The interaction between housing policy and social security law has been my primary research interest for the last few years. My PhD research has looked at several overarching themes to unpick this topic, including; government measures to prevent repossession, the ideology of homeownership, and the state versus individual responsibility for housing costs. The political basis behind the ideology of homeownership which takes into account financial investment considerations in conjunction with the x -factor benefits of home is of particular interest, and it has been my aim to marry this together with the state’s approach towards social security law and policy. The idea of home in law has been an ever increasing popular research area in property law. To gain an understanding of the nebulous idea of home; I would refer to the excellent account of the conceptualisation of home in law by Fox O’Mahony as primary reference material.

In the UK, it is fair to say that we are a nation of homeowners and this is a product of a string of governmental policies throughout the 20th and 21st century. I have found particularly interesting the contrast from the UK and continental European countries where renting is the main tenure, and the reasons why. For an insightful perspective on this, I would refer to a superb article by Matthew Phillips about why most Germans rent. In particular, the development of social housing and its relative decline since the 1980s is a pet interest of mine when contemplating the notion of tenure. There are many fascinating accounts of the history of social housing, including, Cole and Furbey’s ‘The Eclipse of Council Housing’.

The key means-tested social security welfare benefits that I discuss in my research are Housing Benefit for renters, and Support for Mortgage Interest for mortgaged homeowners. The increasingly residualised nature of the government safety net housing costs is a key aspect of my thesis’ discussion of these welfare benefits for housing costs. With the upcoming Universal Credit reforms, these benefits will be shelved, but the theory driving the use of tax payers’ money for the use of these welfare benefits for housing in both tenures remains relevant. The eligibility criteria, the method of delivery and the use of bright line rules all give details about the policy direction which drives the regulation governing these social security benefits. Statistics about the number of welfare benefit recipients, analysis of the mention of housing in key political manifestos throughout the 20th century, and budget records are all primary material which are analysed to give this research further depth to the exploration of material, to come to functional and evidenced conclusions.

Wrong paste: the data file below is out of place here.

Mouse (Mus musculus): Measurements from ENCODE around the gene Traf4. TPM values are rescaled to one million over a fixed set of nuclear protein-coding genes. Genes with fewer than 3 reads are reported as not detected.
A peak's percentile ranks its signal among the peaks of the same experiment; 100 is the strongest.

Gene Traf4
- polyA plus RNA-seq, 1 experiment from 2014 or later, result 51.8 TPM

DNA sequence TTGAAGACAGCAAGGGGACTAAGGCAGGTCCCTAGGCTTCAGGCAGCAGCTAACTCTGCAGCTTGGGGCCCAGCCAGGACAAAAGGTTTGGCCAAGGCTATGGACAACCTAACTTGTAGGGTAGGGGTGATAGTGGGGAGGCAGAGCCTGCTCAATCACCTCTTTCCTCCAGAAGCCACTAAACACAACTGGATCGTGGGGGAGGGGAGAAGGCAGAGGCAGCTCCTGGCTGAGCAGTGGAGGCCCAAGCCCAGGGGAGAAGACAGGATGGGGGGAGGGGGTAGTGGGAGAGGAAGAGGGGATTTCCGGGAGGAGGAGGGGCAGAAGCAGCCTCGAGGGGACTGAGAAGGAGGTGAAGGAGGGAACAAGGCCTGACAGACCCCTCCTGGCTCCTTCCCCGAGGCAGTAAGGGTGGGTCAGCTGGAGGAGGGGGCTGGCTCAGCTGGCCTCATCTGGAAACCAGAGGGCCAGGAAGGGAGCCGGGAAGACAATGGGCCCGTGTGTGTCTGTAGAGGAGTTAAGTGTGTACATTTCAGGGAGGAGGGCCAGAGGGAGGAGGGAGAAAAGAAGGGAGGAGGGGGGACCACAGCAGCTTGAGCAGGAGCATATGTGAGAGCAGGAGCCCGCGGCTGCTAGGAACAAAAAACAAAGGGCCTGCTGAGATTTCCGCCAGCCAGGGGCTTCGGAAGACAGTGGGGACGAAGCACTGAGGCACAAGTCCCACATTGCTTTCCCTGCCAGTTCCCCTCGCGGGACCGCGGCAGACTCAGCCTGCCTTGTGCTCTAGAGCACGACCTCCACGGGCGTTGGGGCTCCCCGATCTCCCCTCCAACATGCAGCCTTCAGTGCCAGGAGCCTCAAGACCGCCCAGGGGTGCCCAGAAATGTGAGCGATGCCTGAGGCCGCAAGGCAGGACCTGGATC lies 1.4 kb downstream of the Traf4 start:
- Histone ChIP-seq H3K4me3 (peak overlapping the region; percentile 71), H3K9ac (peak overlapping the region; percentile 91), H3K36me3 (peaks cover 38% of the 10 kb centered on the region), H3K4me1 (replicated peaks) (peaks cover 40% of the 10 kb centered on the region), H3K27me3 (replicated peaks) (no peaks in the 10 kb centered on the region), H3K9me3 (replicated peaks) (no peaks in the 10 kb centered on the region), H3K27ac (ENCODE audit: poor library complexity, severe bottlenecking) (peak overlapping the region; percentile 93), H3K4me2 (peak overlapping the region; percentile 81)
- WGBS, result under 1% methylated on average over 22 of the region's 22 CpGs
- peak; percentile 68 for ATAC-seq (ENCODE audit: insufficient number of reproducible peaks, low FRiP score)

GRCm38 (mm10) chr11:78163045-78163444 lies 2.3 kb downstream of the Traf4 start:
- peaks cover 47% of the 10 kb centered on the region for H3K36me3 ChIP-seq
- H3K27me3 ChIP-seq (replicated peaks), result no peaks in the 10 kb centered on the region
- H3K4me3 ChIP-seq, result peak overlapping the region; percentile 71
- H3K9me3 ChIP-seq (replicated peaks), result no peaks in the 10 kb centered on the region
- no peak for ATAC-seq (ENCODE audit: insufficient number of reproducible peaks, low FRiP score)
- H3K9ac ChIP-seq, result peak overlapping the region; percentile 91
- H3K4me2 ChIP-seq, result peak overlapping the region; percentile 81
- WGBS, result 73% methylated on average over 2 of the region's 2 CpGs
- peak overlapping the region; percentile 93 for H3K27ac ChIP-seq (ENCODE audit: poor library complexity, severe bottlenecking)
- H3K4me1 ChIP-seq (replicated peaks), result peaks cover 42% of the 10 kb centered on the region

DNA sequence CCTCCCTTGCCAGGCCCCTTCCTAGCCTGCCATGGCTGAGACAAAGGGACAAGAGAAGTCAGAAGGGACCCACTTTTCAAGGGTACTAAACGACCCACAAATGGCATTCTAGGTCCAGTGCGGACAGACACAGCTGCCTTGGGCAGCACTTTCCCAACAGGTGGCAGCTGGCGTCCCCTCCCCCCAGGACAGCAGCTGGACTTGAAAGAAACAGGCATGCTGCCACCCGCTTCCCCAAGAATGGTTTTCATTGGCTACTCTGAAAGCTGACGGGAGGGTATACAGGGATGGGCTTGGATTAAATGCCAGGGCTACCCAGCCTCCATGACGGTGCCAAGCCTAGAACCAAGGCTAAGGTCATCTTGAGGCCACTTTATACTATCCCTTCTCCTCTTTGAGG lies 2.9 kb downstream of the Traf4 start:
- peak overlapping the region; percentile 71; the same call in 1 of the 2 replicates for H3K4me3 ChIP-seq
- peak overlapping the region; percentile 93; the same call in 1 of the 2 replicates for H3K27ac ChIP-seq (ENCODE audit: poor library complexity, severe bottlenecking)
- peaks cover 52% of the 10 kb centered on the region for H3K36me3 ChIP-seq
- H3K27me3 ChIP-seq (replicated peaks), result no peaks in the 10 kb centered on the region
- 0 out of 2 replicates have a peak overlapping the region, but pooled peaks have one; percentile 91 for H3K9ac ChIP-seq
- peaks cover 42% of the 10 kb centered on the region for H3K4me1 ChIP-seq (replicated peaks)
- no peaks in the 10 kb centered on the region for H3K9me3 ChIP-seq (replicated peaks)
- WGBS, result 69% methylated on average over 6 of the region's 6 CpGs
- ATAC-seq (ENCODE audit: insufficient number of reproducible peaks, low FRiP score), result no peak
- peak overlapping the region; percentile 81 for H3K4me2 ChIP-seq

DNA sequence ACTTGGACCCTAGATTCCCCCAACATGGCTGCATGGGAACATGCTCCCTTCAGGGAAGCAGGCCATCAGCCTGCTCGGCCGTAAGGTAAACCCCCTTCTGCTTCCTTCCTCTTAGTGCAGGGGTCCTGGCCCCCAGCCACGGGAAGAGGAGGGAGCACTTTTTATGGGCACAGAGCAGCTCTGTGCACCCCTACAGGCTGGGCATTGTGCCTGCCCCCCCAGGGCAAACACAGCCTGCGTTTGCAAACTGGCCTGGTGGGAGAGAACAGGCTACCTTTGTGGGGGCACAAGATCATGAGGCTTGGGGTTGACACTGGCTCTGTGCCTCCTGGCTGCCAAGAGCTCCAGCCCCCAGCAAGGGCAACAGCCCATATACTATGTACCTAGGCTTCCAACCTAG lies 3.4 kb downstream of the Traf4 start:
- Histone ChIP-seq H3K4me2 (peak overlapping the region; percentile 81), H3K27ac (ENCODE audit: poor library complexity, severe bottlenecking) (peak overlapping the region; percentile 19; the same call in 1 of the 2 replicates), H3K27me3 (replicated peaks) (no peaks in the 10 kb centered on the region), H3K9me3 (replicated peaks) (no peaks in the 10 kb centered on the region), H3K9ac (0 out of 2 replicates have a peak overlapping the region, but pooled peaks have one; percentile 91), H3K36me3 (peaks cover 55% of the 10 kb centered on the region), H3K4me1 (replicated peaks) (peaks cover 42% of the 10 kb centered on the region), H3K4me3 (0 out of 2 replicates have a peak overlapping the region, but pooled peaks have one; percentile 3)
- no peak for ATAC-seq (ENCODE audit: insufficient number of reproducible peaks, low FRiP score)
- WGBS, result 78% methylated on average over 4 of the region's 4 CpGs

A great difficulty in my research has been pinpointing the exact nature of housing policy, and the key objectives which run through it. Through researching the history of housing policy, it seems to me that there are two common threads which guide housing policy in amongst some incoherent policy; (1) provide support for rented accommodation for low-income households (mostly as a safety net) (2) to promote homeownership to enhance individual responsibility for housing costs. It is these two guiding objectives which tie together the various discussions relevant to my research, alongside the key theoretical underpinning of my thesis, which is measuring the relative shifting of state towards individual responsibility for housing costs, be that in the rented or owner-occupier sector.

It seems to me that property law lends itself to discussion of policy. Property law is about governing relationships between land/structures and people, and policy drives relationships that people have with the land/structures, and the impact people have on land/structures. If you would like to read more about contemporary legal research in property, please visit our blog, where discussion pieces about property law’s relationship with sustainability, policy and social justice can be found. The blog was created through the gathering of early career academics at the postgraduate stream of the most recent Modern Studies in Property Law Conference in Liverpool. The property collective editors welcome blog posts from those interested in property research and its connection to sustainability, policy and social justice.

 

Louise Cheung (@MsLouiseCheung)

PhD Candidate, University of Southampton, Law School, Faculty of Business and Law

Property Graduate Trainee, Hertfordshire County Council